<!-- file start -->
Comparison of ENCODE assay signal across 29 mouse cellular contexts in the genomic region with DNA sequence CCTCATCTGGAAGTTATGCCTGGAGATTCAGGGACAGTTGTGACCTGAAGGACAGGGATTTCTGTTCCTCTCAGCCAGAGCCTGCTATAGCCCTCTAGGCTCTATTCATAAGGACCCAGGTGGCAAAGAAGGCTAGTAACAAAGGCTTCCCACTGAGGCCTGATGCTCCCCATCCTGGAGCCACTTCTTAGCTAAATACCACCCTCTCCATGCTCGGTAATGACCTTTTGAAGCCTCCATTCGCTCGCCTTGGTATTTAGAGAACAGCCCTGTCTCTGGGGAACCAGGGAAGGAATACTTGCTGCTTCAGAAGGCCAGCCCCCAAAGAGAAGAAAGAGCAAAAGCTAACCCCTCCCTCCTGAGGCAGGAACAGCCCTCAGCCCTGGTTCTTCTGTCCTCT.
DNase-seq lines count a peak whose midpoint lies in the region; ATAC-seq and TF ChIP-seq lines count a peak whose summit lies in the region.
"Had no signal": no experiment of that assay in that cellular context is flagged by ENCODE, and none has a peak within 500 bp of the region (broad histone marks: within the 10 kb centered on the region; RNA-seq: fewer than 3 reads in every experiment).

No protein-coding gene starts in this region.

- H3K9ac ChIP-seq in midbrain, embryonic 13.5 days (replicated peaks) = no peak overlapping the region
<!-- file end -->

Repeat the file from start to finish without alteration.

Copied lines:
Comparison of ENCODE assay signal across 29 mouse cellular contexts in the genomic region with DNA sequence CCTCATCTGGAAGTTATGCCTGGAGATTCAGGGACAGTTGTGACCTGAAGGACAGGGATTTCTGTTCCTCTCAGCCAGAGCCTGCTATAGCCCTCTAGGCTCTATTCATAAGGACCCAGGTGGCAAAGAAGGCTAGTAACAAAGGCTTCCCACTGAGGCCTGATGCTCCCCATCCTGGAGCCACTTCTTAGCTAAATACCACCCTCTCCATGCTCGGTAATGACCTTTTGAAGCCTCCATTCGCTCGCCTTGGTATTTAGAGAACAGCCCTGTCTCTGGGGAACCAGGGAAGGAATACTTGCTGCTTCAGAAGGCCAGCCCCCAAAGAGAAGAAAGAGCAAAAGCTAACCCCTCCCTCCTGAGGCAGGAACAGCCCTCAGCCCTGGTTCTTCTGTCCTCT.
DNase-seq lines count a peak whose midpoint lies in the region; ATAC-seq and TF ChIP-seq lines count a peak whose summit lies in the region.
"Had no signal": no experiment of that assay in that cellular context is flagged by ENCODE, and none has a peak within 500 bp of the region (broad histone marks: within the 10 kb centered on the region; RNA-seq: fewer than 3 reads in every experiment).

No protein-coding gene starts in this region.

- H3K9ac ChIP-seq in midbrain, embryonic 13.5 days (replicated peaks) = no peak overlapping the region